FIBRE 2010: Telecom's rival
That's got to be the question taxing Crown Fibre Holdings,the MED, the office of the Prime Minister and Cabinet, Treasury and all the otherexperts advising the shareholding Ministers - Bill English and Steven Joyce - onthis $1.5 billion project.
Telecom’s copper network might be old, its loops too long,its infrastructure creeky in places, but it has something very powerful – itserves most of the country’s residential customers (give or take TelstraClear’scable, CBD fibre and the odd wireless connection).
Now that Telecom is finally considering structuralseparation, how attractive are the alternatives? Before talk about sellingChorus, the New Zealand Regional Fibre Group (NZRFG) was considered by many tobe the front runner as the government’s preferred partner. Indeed the wholestructure of UFB would tend to favour regionally based players. The country isto be divided into 33 areas that are served by a Local Fibre Co (LFC) – which doesn’trule out a national solution because one LFC could cater to all 33 areas.
However the NZRFG, which comprises of 19 electricity and fibrecompanies, is well placed to provide an alternative solution to Telecom. In anutshell, here’s why:
- Electricity companies are familiar withregulated environments. Vector CEO Simon Mackenzie says 60% of its business isregulated.
- These regionally based companies are usuallypart or fully owned by community trusts. In the case of Enable Networks, it’sowned by the ratepayers. In the case of CityLink it began as a council networkand is now privately owned. So they generally have strong community support.
- Electricity companies can use existinginfrastructure such as power poles and underground ducts to lay fibre optic cable.Indeed most already deliver telecommunications services.
- They are only interested in the infrastructure,and not the services, making them compliant with one of the government’s keycriteria – a company can’t be a majority owner of an LFC and provide serviceson the same network.
- Being electricity companies, they are wellfunded. Vector for example has a $1.2 billion annual turnover.
While NZRFG has appointed its own CEO Vaughan Baker (whopreviously worked for consulting firm Voco, and may still do so judging by thefact that his details remain on the Voco website), it’s the Auckland linescompany Vector, and its CEO Simon Mackenzie, that is the leading public voice on the NZRFG.
Mackenzie says that Telecom’s FTTH solution is designed tolengthen the life of the copper network. “It’s around preserving the legacycopper network – it’s just clear as day. Second issue is that it’s stillshackled to all the legacy systems and issues that they currently deal with.Does that actually facilitate new retail solution providers being able toeasily access the network? I doubt it,” he told TR recently.
Mackenzie claims the NZRFG can offer an entirely new network,but it is? Vector isn’t about to dig up the streets of Auckland to lay its fibrenetwork, it will instead string fibre along power poles in large areas and thefibre cable will be undergrounded as part of its overall strategy tounderground electricity.
Vector is proposing GPON architecture, rather than Point toPoint – which is the same architecture as Telecom. Basically it splits a fibreconnection among many homes – usually 32 premises. OECD economist TaylorReynolds told a TUANZ conference last month that GPON architecture can haveconsequences for future unbundling. What makes GPON attractive is that it’s15-20% cheaper to deploy.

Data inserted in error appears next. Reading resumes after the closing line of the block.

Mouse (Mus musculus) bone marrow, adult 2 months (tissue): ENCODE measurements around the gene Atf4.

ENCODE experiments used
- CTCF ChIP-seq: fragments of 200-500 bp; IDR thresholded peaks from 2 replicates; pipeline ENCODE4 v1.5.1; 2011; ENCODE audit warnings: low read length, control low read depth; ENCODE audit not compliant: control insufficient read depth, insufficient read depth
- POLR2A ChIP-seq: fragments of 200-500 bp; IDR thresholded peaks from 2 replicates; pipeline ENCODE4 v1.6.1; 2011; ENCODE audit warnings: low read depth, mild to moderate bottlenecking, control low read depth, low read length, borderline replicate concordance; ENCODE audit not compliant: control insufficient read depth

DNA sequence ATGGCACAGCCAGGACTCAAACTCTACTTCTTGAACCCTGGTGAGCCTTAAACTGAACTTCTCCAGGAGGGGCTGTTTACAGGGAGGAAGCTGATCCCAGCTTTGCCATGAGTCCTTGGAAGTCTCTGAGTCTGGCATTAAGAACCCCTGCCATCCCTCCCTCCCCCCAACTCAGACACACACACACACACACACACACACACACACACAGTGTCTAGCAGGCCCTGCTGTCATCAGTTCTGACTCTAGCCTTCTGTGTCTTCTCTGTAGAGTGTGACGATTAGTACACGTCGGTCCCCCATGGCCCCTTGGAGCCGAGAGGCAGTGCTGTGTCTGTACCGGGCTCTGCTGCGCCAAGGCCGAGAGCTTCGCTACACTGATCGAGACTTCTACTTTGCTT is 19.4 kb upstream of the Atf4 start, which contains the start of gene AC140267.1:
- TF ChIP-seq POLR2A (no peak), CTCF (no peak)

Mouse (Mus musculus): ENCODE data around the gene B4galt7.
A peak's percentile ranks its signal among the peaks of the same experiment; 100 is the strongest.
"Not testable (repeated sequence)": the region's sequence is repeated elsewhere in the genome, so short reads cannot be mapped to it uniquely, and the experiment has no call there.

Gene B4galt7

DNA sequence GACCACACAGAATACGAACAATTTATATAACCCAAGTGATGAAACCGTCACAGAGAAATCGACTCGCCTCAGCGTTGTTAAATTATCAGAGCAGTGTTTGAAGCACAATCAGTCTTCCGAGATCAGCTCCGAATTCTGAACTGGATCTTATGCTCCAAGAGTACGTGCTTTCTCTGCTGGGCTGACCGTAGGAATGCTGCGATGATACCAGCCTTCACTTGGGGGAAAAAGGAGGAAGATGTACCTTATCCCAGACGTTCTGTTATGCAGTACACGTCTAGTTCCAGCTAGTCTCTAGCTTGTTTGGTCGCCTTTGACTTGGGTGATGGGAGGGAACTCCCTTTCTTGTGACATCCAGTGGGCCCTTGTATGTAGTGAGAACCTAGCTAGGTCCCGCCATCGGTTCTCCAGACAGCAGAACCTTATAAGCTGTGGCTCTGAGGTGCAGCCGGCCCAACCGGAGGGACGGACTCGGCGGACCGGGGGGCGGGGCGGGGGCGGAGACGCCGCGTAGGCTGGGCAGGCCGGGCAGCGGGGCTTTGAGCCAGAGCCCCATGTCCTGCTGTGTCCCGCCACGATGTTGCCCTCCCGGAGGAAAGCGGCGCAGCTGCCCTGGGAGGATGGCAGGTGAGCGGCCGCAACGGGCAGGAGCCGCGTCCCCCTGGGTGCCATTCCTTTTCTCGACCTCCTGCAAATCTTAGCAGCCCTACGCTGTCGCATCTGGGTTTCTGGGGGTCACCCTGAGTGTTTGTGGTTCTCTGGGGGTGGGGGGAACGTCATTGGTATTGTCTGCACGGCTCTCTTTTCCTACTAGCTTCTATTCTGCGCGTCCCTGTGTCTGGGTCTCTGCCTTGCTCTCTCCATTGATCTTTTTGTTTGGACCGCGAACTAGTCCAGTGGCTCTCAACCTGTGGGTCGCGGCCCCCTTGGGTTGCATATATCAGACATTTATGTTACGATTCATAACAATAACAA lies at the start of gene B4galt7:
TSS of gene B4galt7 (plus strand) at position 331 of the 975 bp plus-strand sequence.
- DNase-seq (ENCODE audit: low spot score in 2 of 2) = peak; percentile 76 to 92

Then there is the end-user pricing. As part of the ITP processto Crown Fibre Holdings, all bidders had to submit what they would expect the averagehouseholder to pay for fibre-based services. It’s commercially sensitive, buthere’s a snapshot of the interview between TRand Mackenzie that features in the May edition:
TR: How much doyou think the ordinary Auckland household would pay for a fibre connection?
SM: I think you’ve got to be really careful how you articulatethat. I think it’s about what is their total cost when they look at their communicationservices. There’s too much focus on what is the connection versus what is thetotal cost. We believe you can actually end up with a fibre-based solution tothe home on pretty typical services of voice and content at a cost that’s competitivewith current prices being paid in the market.
TR: $40 a month?
SM: No, you’re going into aconnection base. We’re talking about total cost.
TR: So you’retalking, what do I pay for my SKY TV, what do I pay for my phone...
SM: Your entertainment, internet, and voice and relatedservices. If you look at a typical pricing around that, and you look at whatcan be delivered in a similar bundle in a fibre-based network, we believe youcan actually be very competitive in that space.
TR: Let’s add itup. $80 for a SKY connection, $40 for broadband, $45 for a home line, justroughly.
SM: Then add up on top of that your voice costs.
TR: You meananother $20 for toll calls? That all adds up to $185, do you reckon that’s whatit would be?
SM: It could be close to that, yeah.
This article is parttwo in TR's online FIBRE 2010 series.The government is poised to spend $1.5 billionon a fibre network, and in so doing irrevocably change the New Zealandtelecommunications industry, in this series TR examines a different aspect ofits UFB initiative. Feedback to